Dream Catcher


“Oh, I have slipped the surly bonds of earth
And danced the skies on laughter-silvered wings…”
—-John Magee

I now own a Piper Cherokee PA28-150, a four-seat single engine airplane, built in 1967, which I acquired in 1998, after a rather interesting flying incident occurred , the details of which I shall account at a later time. For now, let me try to convey my feeling for flying to you.

When I was young boy, my father would sometimes take me to Bethany airport to watch the airplanes take-off and land on the grass field. I think the old white hangar still survives at the top of the hill on the New Haven road. The field is long gone, replaced by suburbia. In the 1930's the thought of becoming a pilot made up the dreams of many a lad. But, nobody my father knew was connected to flying, so I watched from afar. And time passed.

As a student at Naval Air Station, Millington, Tennessee, in Aviation Electronic School in 1953, one of our assignments was to fly in the back of a ten-passenger Beech Aircraft looking through a radar scope and taking turns telling the pilot to fly one mile off the east bank of the Mississippi River. When not looking at the scope, I was looking out the window admiring the scenery as we navigated up the river to Hannibal, Missouri, of Mark Twain fame, and then keeping the airplane one mile off the west bank on the way back. I enjoyed it so much that I would often bum rides when not in school just to experience the joy of flight! I was hooked but my time was not yet.

Too many events and things had to transpire before I was able to fly an airplane by myself. There was school to finish, a marriage, a child and a divorce before I was able to fulfill my dream. Finally, at age fifty-four, I soloed an airplane-a Cessna 152- at Joe Tringali’s flight school in Oxford, Connecticut on December 14th, 1986. My instructor and I had completed a couple of touch and goes( a maneuver where you land the airplane and immediately take off again, remaining in the pattern). After the second one, he told me to taxi the plane to the ramp. Amazingly, he got out of the plane and said,” Give me three good touch and goes.” This was it! I was pilot in command and alone in the cockpit. Taxiing carefully out to the runway, I went through all the procedures we had been practicing, did the run-up, checked the sky for traffic and proceeded to the runway, adrenalin charging through my veins. Taking a deep breath, I pushed the throttle in, heard the engine roar, checked the instruments again and within a thousand feet the airplane left the ground and I had ‘slipped the surly bonds of earth’. Take-offs are easy. Landings, a bit more exciting. Each landing is different from any other because conditions are never exactly the same because of wind and other factors, but I followed the rules and ‘greased’ the landing. I had flown an airplane by myself! The next two maneuvers were just as good and I was on my way to becoming a pilot. About six months later, after much more practice, I became a licensed pilot and started looking for my first plane.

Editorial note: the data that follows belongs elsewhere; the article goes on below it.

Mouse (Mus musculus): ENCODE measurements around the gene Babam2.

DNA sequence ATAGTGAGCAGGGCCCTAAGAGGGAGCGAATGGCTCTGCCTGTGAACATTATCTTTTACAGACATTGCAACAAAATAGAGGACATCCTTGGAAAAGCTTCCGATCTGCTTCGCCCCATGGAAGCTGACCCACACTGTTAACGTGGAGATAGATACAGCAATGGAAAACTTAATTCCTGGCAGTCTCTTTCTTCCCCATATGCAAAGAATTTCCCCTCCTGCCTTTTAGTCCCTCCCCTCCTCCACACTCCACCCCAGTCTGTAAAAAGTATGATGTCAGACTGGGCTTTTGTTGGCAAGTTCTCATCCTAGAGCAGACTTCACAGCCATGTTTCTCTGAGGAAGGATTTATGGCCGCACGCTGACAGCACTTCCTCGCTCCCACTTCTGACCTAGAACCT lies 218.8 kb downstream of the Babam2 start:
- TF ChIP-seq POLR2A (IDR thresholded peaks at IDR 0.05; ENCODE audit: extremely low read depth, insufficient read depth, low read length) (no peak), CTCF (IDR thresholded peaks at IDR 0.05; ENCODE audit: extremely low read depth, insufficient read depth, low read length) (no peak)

I began looking through trade publications and asking at the flight school but then, I came across an advertisement with a telephone number one digit different from mine. I called and after remarking about the coincidence of phone numbers, shortly thereafter, Vinnie found me an airplane-a PA28-160, Piper Cherokee. He also became a friend who flew with me for many years. I put about 160 hours on that plane the first year flying from Oxford to Florida, to Pennsylvania, Vermont and breakfasts all over the New York, Rhode Island and Massachusetts area. Vinnie became a full-time aircraft dealer and we went to small and large airports looking at different airplanes to buy. I was in heaven.

Of course, as with most boys, their toys have got to be bigger and faster, so I sold the 160 and bought a 180-a bigger ,faster, more expensive Cherokee. My daughter was living in Vermont, so I could cut the travel time to one and half hours from five by car to visit her. I also was using the airplane to get my Instrument certification-i.e flying through any kind of weather.(However, I never did complete that training; probably waking up to the fact that flying was supposed to be for pleasure. The training served me well in other times when conditions changed quickly and I was forced to use the instruments to get me out of trouble).